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The Historian in Two Worlds

Aubrey Newman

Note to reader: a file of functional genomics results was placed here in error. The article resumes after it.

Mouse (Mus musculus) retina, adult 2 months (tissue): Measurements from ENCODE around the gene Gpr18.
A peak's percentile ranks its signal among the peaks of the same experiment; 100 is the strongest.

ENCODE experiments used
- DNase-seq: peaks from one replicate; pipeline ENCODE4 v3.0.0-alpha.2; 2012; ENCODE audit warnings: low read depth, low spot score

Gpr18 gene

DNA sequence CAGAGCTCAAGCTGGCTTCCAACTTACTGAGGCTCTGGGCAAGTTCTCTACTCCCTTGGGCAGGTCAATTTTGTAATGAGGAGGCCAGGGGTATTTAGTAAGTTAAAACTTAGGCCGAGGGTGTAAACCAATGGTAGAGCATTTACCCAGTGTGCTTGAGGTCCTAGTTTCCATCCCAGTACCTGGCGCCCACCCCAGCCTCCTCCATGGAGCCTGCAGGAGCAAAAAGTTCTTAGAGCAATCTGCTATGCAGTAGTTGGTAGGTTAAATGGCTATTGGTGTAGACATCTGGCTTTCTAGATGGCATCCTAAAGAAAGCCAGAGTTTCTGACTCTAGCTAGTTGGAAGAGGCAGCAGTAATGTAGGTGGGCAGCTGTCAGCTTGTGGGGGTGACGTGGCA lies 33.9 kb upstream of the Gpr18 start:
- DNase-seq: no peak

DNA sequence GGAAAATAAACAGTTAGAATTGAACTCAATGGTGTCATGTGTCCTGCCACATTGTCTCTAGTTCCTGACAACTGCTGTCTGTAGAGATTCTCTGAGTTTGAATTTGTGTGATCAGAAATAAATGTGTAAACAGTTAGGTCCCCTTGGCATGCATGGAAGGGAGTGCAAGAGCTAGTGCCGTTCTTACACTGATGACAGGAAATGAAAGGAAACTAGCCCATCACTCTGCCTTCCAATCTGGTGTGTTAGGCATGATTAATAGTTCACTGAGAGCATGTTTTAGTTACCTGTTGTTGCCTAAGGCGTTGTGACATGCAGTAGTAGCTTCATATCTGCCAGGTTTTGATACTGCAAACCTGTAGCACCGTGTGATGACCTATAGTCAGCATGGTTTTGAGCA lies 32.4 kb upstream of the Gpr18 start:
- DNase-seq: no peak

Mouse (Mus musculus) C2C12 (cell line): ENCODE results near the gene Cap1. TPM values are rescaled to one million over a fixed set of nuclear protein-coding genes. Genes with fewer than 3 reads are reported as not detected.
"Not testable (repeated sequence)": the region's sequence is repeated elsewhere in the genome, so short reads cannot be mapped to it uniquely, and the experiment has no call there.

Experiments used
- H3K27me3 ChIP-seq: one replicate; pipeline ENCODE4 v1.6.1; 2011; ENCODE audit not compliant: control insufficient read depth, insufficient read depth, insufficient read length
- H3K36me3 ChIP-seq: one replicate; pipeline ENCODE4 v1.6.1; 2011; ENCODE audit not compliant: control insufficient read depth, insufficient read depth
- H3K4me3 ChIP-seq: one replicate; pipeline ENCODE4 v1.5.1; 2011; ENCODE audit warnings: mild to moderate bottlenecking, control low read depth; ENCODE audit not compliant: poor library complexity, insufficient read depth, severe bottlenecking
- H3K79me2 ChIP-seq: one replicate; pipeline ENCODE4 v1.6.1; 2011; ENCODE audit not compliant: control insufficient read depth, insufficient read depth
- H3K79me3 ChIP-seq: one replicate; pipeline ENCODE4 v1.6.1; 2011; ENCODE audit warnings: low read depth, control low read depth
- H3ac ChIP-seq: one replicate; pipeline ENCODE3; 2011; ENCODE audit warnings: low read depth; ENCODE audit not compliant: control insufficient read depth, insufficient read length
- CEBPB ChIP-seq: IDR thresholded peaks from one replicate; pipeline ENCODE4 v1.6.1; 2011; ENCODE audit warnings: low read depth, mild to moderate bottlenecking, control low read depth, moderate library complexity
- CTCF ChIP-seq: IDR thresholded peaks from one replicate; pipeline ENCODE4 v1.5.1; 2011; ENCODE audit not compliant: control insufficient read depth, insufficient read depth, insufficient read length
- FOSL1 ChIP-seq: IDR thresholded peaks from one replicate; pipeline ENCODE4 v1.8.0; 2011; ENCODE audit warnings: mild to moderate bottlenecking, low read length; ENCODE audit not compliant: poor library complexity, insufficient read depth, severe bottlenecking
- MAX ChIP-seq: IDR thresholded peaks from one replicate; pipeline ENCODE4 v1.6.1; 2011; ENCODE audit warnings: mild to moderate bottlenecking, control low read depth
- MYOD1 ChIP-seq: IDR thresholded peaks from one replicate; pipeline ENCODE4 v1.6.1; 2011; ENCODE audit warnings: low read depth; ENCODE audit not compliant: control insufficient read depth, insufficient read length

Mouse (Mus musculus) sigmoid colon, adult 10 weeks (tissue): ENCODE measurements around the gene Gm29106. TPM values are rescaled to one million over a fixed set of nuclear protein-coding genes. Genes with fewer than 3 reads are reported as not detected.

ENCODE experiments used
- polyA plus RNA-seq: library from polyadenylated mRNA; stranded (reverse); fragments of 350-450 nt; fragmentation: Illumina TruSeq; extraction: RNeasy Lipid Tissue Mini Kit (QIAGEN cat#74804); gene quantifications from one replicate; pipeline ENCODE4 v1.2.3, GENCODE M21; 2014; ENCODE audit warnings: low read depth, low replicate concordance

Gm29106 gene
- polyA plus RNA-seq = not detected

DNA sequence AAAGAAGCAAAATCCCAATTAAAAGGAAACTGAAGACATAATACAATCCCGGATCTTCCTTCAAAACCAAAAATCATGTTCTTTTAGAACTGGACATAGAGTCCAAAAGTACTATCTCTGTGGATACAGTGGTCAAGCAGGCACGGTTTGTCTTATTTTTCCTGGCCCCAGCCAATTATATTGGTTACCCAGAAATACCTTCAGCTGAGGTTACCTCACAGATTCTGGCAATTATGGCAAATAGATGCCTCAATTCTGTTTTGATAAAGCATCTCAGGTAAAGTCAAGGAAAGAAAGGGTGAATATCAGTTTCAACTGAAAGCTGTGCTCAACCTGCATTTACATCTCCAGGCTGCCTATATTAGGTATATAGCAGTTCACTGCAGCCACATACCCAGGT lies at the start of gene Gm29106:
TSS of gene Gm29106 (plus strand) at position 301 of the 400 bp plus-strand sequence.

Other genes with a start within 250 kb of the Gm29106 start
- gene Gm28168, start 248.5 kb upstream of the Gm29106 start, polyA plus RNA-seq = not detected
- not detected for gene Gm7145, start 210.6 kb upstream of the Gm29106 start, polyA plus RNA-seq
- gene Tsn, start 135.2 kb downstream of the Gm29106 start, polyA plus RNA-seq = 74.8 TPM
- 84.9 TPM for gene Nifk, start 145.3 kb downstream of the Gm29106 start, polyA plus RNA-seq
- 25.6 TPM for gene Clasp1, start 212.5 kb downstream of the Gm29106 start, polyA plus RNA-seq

<plain_text><page sequence="1">The Historian in Two Worlds* AUBREY N. NEWMAN, M.A., D.Phil., F.R.Hist.S. The Presidential address of any learned society has a ritual of its own, and any incoming President deliver? ing his address has to follow a fixed pattern. He is expected of course to pay tribute to his predecessor; he usually dwells upon his own lack of any qualifications for the office; and he not infrequently produces a paper which all too often serves only to prove that latter point. I can only hope that I will not conform to that third point of expectation. Let me begin, however, by paying a tribute to the outgoing President, Raphael Loewe. It is a task which I do joyfully. He himself is a scholar of very high standing indeed, not only in this country but all over the world among other such scholars, and he holds his appointment in an institution of learning well known also over past generations as a centre for Jewish studies. Add to that that Raphael Loewe's own family has produced several scholars of such standing as himself, not least of whom of course was his own father, and it becomes clear that we have indeed had a President who has represented worthily not merely the Society but all that the Society has represented over the years since it was founded. On behalf of the Society I would thank him most sincerely for his services during the past two years; I know that I voice the sentiments of all of us if I say that the honour we have received from his two years of office is far greater than that which he may feel has been done to him, and we are glad that he will be able to continue to help this Society over the years to come. But in addition to our tribute and thanks to Raphael I should like to pay tribute to his predecessors in office. This Society has been fortunate in both the academic standing and the quality of its Presidents, who have been drawn from men of high standing in the Anglo Jewish community or men of letters?sometimes in? deed both. Some I have had the privilege of knowing and have had great kindnesses and help from them. But the one whom I must this evening single out for mention above all others is Cecil Roth. Those of us who had the pleasure of being students in Oxford while he was there and therefore had the privilege of meeting him, of becoming imbued with his own love of Jewish and particularly of Anglo-Jewish scholar? ship, will never forget the influence which he had upon us. For many of us Cecil Roth epitomised the * Presidential Address delivered to the Society on 19 October 1977. Jewish Historical Society, and it certainly gives me a feeling of the continuity in the activities of this Society to reflect that it is essentially thanks to him that I stand before you this evening. It will always give me plea? sure to remember the courtesy and kindness he would invariably show to even the youngest and most junior of possible recruits to the ranks of researchers into the highways and byways of Anglo-Jewish history. Looking at the long list of Presidents of this Society, I see one feature which does, however, stand out; few of them have been practising academics, by which I mean that few have been teachers or researchers in university institutions, and few of those have been primarily appointed in non-Jewish subjects. It is with this juxtaposition of Jewish and non-Jewish areas of study that in essence I want to deal this evening, with the impact that this must have upon all of us who are in any way interested in the promotion of Jewish histori? cal studies at all levels. Here are the two worlds in which the Jewish historian must dwell. But certainly let me begin with the straight assertion which I promised you in my opening, the feeling I have that in terms of the formal study of Jewish history I am probably the least well qualified of all your 'profes? sional' Presidents. When I look around and see so many better-equipped persons in the audience I feel even more ashamed of my temerity in daring to stand before you this evening. My only excuse is my exten? sive training in non-Jewish historical techniques and that of course is the text and basis of this evening's paper. Some years ago a notable Anglo-Jewish author?or perhaps Scottish-Jewish author would be a fairer des? cription?published a volume of autobiography in which he described the ways in which, as a boy, he had straddled two distinct worlds, the Jewish and the non Jewish, and if my title echoes the title ofthat volume it is of course no accident. For my theme this evening is precisely that straddling which the historian of modern Jewry is forced to undertake if he is to make his subject acceptable and meaningful. Indeed, the title is very much an understatement, for all historians have two worlds in which they operate, and the historian dealing with Jewry might well have five, six, or even seven worlds in which he must exist before his work can be considered as fully competent. The two worlds of all historians are the world of the specialism in which he is engaged in studying and the world of his own nature and being. It is always pos 1</page><page sequence="2">2 Aubrey N. Newman sible and sometimes only too likely that the historian will immerse himself completely in his subject. It is not unknown for the historian of the eighteenth cen? tury, for example, to find that the events of that century have become more real to him than the world in which he has his physical being. Similarly, the world in which he has his physical being must have an impact upon him from his earliest education, and from it he derives the various stimuli which make up his own character. It is not at all new to say that the scholar can find the two becoming confused in his mind; the portrait of the absent-minded academic who has no thought for the world about him is well enough known. Nor is it saying anything new to point out that the experiences of the contemporary world can be of great assistance to the academic. Edward Gibbon commented in his autobiography of his own military service during the Seven Years War: The discipline and evolutions of a modern Battalion gave me a clearer notion of the Phalanx and Legions, and the Captain of the Hampshire Grena? diers . . . has not been useless to the historian of the Roman Empire. Similarly, it is neither unknown nor unusual to find that one set of professional interests matches another, so that, for example, the result has been a widening of concepts of medical or legal history. In a different way it was noticeable after the war that those scholars who experienced the horrors of living under German occu? pation were never able to regard their academic studies in the same light as before. What I am suggesting, however, is that the prob? lems facing the historian of modern Jewry are much greater and require a much wider range of under? standings than might be inferred, and to illustrate my contention I should like to draw a number of examples from various aspects of recent Anglo-Jewish history and historiography. Let me begin by pointing out the obvious. If we are discussing Anglo-Jewish history in the post-Resettlement era then we must of course recognise that we are discussing an immigrant com? munity. Therefore we must begin by understanding the nature of the communities into which these immi? grants came. That is a deceptively simple statement, but there is so much involved in it. We are saying that the historian of Anglo-Jewry must be au fait with a wide complexity of British social, economic, and poli? tical history covering a period of more than 300 years. I wonder how many people appreciate the revolution that has overtaken the study of British history during the past 30 years. It is not merely that many more sources of information have become available over these years?though that is in itself very true. Nor is it only that we have been busy asking old sources of information many new questions. But there are also very many different ways of examining the past. The development of the social sciences, the potentialities of quantification in historical methods, sociological analyses have all played a very lively part. We have seen, for example, the emergence of'oral history', or, as many would prefer to term it, 'oral evidence', as a very valuable potential tool for the near contempor? ary historian, and historians have equally well found the computer useful in the handling of masses of material which earlier generations would have been unable to examine purely for want of time. At my own University?Leicester?there have also been de? velopments in the field of local history and above all of urban history which have caused historians to appre? ciate vast new dimensions. All these factors have meant that the historian who wishes to understand how British history 'worked' during the past three centuries has a much more difficult task than he had a generation ago. Certainly it is difficult to find much of this deve? loped in the monographs or in the text-books. Indeed, in so many cases even the basic monographs have not yet been written, so that while the traditional concepts have come under challenge there has as yet appeared no consensus of what should be the new orthodoxy. The new wave of studies with a Marxist Determinist dimension of thought has only just reached its peak, so that there are working historians spending the whole of their academic careers plumbing some tiny aspects of these developments. And yet we demand of our modern Anglo-Jewish historians an acquaintance with all these factors before they can even begin to study their basic subject. Secondly, the historian of that immigrant com? munity must understand the communities from which those immigrants came, the background of his basic material before they even land in this country. It has often struck me how proud many historians are of recognising the differences, say, in the eighteenth cen? tury between the Ashkenazi and Sephardi Jewish communities. If only the differences were as clear-cut as that. Look at the differences between the Jews of Morocco or of northern Italy, or between the Jews of Italy and the Jews of the Levant, to say nothing of the Jews of Italy and the erstwhile Marrano Jews of Amsterdam and the Netherlands. And yet these are all Sephardim. Look also at the differences between the Jews of Germany and the Jews of Poland or Lithuania during this same century, all of whom could quite correctly be lumped together under the same heading; they are all Ashkenazim. It becomes obvious that to be able to understand the nature of the Jewish immigrants</page><page sequence="3">The Historian in Two Worlds 3 into this country there ought to be a depth of under? standing of various streams of European and non-Eur? opean communities and that this too must be recog? nised as another of the basic 'tools of the trade'. There is another facet of this same problem, a reflection of the basic 'two worlds' approach which I mentioned earlier. This is the issue of the insider/outsider looking at these Jewish communities. The question could, I sup? pose, in earlier generations, be posed, Ts it necessary for the historian of Anglo-Jewry to bejewish?'; now it must be posed, 'How much Jewish knowledge should be possessed by the Jewish historian of Anglo-Jewry?' If we look at some of the very important books which have been published on modern Anglo-Jewish history over the past few years?the works of Lloyd Gartner, Bernard Gainer, Bill Fishman, and Bill Williams?the point will, I think, become much clearer. Wilhams, in this context the outsider, has been able to see fresh concepts in the community he has studied and has been willing to listen and learn about various aspects of the community. Indeed, no greater love hath any community than this, that we have an outsider willing to read and try to understand the synagogue contro? versies which we are compelled to put up with! Gainer, in his study of the operation of the Aliens Acts of the early twentieth century, is able to use a considerable amount of material in non-English language sources, while both Gartner and Fishman discuss and analyse feelings and reactions that were instinctive to the religious milieux of which they are writing. Could Fishman, for instance, have been able to write his book on the Radicals of the East End without knowing that Judaism which they had to a large extent rejected? The magistrates who had to adjudicate on the breaches of the peace occasioned by the ceremonial eating of ham sandwiches outside the synagogues of the East End on Yom Kippur admitted their bewilderment at the deep emotions that were there revealed; how long will it be before the Jewish historians of those events declare themselves equally bewildered? It would seem to me to be almost axio? matic that the Anglo-Jewish historian must possess a fair degree of knowledge of general Judaica and Jew ishness. But even there it is not even sufficient to have Jewish knowledge; more specifically there ought to be an appreciation of the extent of such knowledge at any particular period of history. And here we have imme? diately another of the dilemmas of these two worlds of the Jewish historian, or of the historian of Anglo Jewry. One very distinguished Anglo-Jewish his? torian has recently tried to argue, very persuasively indeed, that it is only possible?or will soon only be possible ?to study any form of Jewish history in Israel itself. It is a persuasive argument, and yet. . . . Think for a moment of two of the leading bodies of London or indeed of English Jewry. How is it possible to understand how and why the original Jewish welfare organisation in London was termed the Board of Guardians unless one knows that that was the title of the parallel non-Jewish parochial and quasi-parochial body dealing with poor relief? Does it not also add to our understanding of the main representational body of British Jews, the Board of Deputies, to appreciate that some twenty-eight years before that body was established there was set up in London the Board of Protestant Dissenting Deputies? Surely it is clear that one requires a deeper knowledge of the 'host' com? munities than is likely to be available, say, in Israel if one is to appreciate the fuller and finer nuances of the ways in which these immigrant bodies managed to find some sort of existence for themselves? And if in the process they assimilate their own bodies to the ways of the 'host' that in itself says a great deal about the extent to which they did acclimatise themselves. Similarly, when it was decided to set up in the West End of London the first of the subordinate congrega? tions which later came to form the United Synagogue, why was it necessary to proclaim in advance 'notice is hereby given that this building now about to be con? secrated is a Branch of the Great Synagogue situate in Duke's Place, in the parish of St. James' Aldgate, in the City of London'? Any ecclesiastical historian versed in the procedures of the Church of England would have recognised the formula at once; it was the procedure laid down to establish a chapel of ease, a place of worship intended to make easier attendance at divine service but also to ensure that the new body could not become as independent a corporate body as the mother congregation; could not collect independently marriage fees; could not collect independently burial fees; could not collect independently membership fees. How many more of such instances does one have to explain to would-be research workers? In fairness, the argument operates in reverse. I remember on one occasion discussing with a very eminent non-Jewish historian who knows a great deal about English commerce and shipping the Jewish community in Hull and, with all respect to one of our very distinguished past-Presidents, whom I see sitting here in tonight's audience, he asked me how and why should there ever have arisen a Jewish community in Hull. Why (he asked) should any Jew ever want to go to Hull? Forbearing to agree with him (and again let me offer my apologies) that many of the Jews in Hull certainly did their best to leave it as quickly as possible, I had to demonstrate the significance of Hull as a point of entry for Russian Jews in relation to the railways between the east and west coasts of England, and the</page><page sequence="4">4 Aubrey N. Newman consequent significance of Liverpool in the further migration of Jews to North America. At all events let me come to a further set of issues facing our historian of Anglo-Jewry: his need to avoid insularity. It may well be felt that if he has understood the two sets of basic problems faced already, that point has been sufficiently belaboured. But what I have in mind is his need to be acquainted with developments of a much wider significance than these two areas. Let me illustrate my arguments by one set of examples. I had an opportunity recently of examining various records relating to arrivals from the Continent into London in the first decade of this century and it reminded me that the historian of nineteenth-century or twentieth-century British history does not really need to appreciate the significance of the North Atlan? tic Conference?the system of organisation of fares, dates of sailing, etc.?which regulated the North Atlantic shipping trade and which at various stages made it cheaper to travel from the Baltic and North Germany through Great Britain to North America than travelling direct. But how far is it possible to understand Jewish settlement either in Great Britain or in the United States of America without an apprecia? tion of such factors? I have recently been reading Irving Howe's outstanding book on the Jews of New York; how much better would it have been had he been able to draw the obvious parallels between the U.S.A. and the U.K., and how instructive it is to reflect that one of the most successful students of Anglo-Jewish immigration has also been engaged in studies of American Jewish communities. Think too of the discovery that a Toronto congregation called itself'men of England' solely because of a short time its members had passed in England en route for North America; that shared experience had been sufficient to constitute them into a brotherhood, into a landsmann schaft. It is indeed not surprising to find that there is now a suggestion that the full implications of the migration of the late nineteenth century can only be understood fully and properly as the result of joint research by scholars from England, America, and Israel. At this stage it may be considered that what I am proposing is that it is very difficult to be a historian of Anglo-Jewish history and that one might as well give up. That it is not easy I will at once agree, but that it should be abandoned is very far indeed from my intention. What I am, however, anxious to argue is that, like all other fields of historical inquiry, that of Jewish history is one which is demanding and worthy of very serious attention, as well as being one which can with profit be followed by the interested amateur. I am equally concerned to show that the historians of Anglo-Jewry and the historians of what we might term the 'host' community have much to learn from each other. In some fields the connections are clear and the expertises involved are closely linked, as for exam? ple the field of medieval Anglo-Jewish history and in particular the publication of Exchequer documents; indeed, the study of Anglo-Jewry under the Angevin monarchy shows a degree of cross-fertilisation which is to be applauded. In a later period, the study of Sampson Gideon, the eminent Anglo-Jewish financier, written by Dame Lucy Sutherland and published by this Society of ours, throws considerable light upon both the eighteenth century money market and the Anglo-Jewish com? munity in London. On the other hand, there is shortly to be published an extremely valuable study of eigh? teenth-century trade between England, India, the American colonies, and the Low Countries, the research for which could only have been undertaken by a scholar with a close and familiar understanding of English and Yiddish, as well as an appreciation of the problems involved in a study of international trade in that century. The fact that there are very few able to do that work does not mean, however, that only those who are uniquely qualified should do any aspect of research into Anglo-Jewish history. On the contrary, my argument is that we should be doing far more research into very many more aspects of Anglo-Jewish history, that all of us are uniquely qualified to contri? bute not merely to Anglo-Jewish history but also to the history of the 'host' community as a whole. A commonly heard criticism of some aspects of research into Anglo-Jewish history is that it represents 'antiquarianism' rather than true historical research, that it is interested in the identification of the first Jews in some particular part of the country, in the rise and fall of Jewish communities as ends in themselves, that it concentrates upon what is ultimately 'mishpach ology' rather than history, upon family relationships of all sorts. Let me say at once that that sort of endeavour has in itself a value for other historians; it is essential to be able to identify Jewish settlements, Jewish families; and initial patterns of settlement. Surely too the identi? fication made by a former President of this society of all the ramifications of the 'cousinhood', the descen? dants of Levi Barent Cohen, and the illustration of the importance of that set of relationships in London Jewish life, has still a considerable historical and socio? logical validity. And there still remains a considerable amount of work to be done along these particular lines. If I may instance the work done in Manchester or Birmingham in the identification of Jewish early settlement, the analyses of the census materials of the 1850s and 1870s and the illustration of the ways in</page><page sequence="5">The Historian in Two Worlds 5 which these communities grew and developed?here is work done by amateurs under guidance, which will be absolutely vital for any understanding of nine? teenth-century Jewry in this country. Indeed, without such work the conference held a few years ago on the growth of provincial Jewry in the reign of Queen Victoria would have been impossible, and I must here and now thank all those who made that conference possible. What does become vital is the relating of that mass of research to the fortunes of 'host' communities, the linking of the rise and decline of such communities to the changing fortunes of particular industries and par? ticular regions. The rise and eventual disappearance of Jewish communities in the south-west of England, in South Wales, in the north-east of England can be taken as throwing considerable light on a variety of different aspects of those regions. Let me therefore take my argument further. Jewish history does not concern only the Jews. It has a con? siderable and close link with many other aspects of history, and to do justice to our non-Jewish col? leagues?both amateur and professional?they are coming to recognise this. Non-Jewish historians of Central Europe in the late seventeenth century are coming to realise that the autobiography of Gl?ckl of Hameln has relevance for them too. Non-Jewish his? torians of Leeds in the late nineteenth century are coming to admit that they cannot understand the growth of the clothing trade without understanding Jewish immigration. And I have managed to persuade a non-Jewish historian to admit that he ought not to try to write a history of nineteenth-century London development without some discussion of Jews in the East End. Let me say, however, that I can provide instances to the contrary in each of these cases, and that in particular I can point to a history of the East End of London without the mention of a single Jew there. Those of us who have these joint interests?ama? teurs and professionals alike?have this duty of bridg? ing the gulf between Jewish and non-Jewish history, to be clear in our own minds and to make it clear to others that we do have two basic sets of expertise which can in fact blend together and which can teach a great deal to each other. And indeed it is important that it has been a non-Jew who wrote the history of the Manchester Jewish community. Jewish and non-Jew? ish historians have a great deal to learn from each other, and that brings me to the crux of my argument, the part to be played by this Society over the next few years, and the crisis faced by this Society. Its aims are clear and have always been clearly stated, the promo? tion and organisation of research into, and study of, the history of Anglo-Jewry. It has done that in the past by the provision of lectures on Anglo-Jewish history as well as on general Jewish history and by the spon? soring of publications. It must of course continue to do that. It must continue to provide an attractive pro? gramme of lectures and maintain a solid core of members who find enjoyment in their history, not merely in listening but in deepening their own know? ledge of the subject. It must continue to attract the amateur in the best possible meaning of the title. It must continue to expand its interests into the field of active sponsorship of research, so that the pattern already established of sponsorship of conferences, of colloquia, of groups of individuals both in London and in the provinces being encouraged to indulge in acts of collective research, should be deepened. But we should be doing rather more than that; we must per? suade those academics who have already a grasp of the techniques which we accept as desirable in other fields of historical research to apply those techniques to Jewish historical study. We must attract the recent graduates to undertake research in Jewish history just as they do already in non-Jewish history by showing that there is no real difference, and that the patterns of one are relevant to the patterns of the other. Just as it is impossible to understand Jewish history without appreciating the history of the societies in which Jews are living, so it should be regarded as inconceivable to try to understand the non-Jewish host society without taking into account the various groups within that society of which the Jews are clearly one. But if it is to do that task adequately it must recruit new members, it must show that it is alive, it must above all have financial resources to be able to survive what all of us fear is going to be a very difficult period of time so far as total numbers of members are concerned and total finances are concerned. The title of this address was given as 'The Historian in Two Worlds', and I have suggested that this is an over-simplification. In fact it is a complete misnomer. The historian lives in one world only, and all his experiences, all his pieces of knowledge help to make up that world. I quoted the remark by Gibbon that the Captain of Hampshire Grenadiers had been of use to the historian of the Roman Empire. But the two were the same. It would be straining for an artificial effect to keep the two separate. So the Jewish historian cannot keep the non-Jewish history distinct any more than the non-Jewish historian can ignore any possible Jewish dimension of his research. This, then, is the task of this Jewish Historical Society of ours; to continue to bridge these two sets of activities, to bring them closer together, and to assist towards a clearer knowledge of that past which we here this evening are all dedicated to try to understand.</page></plain_text>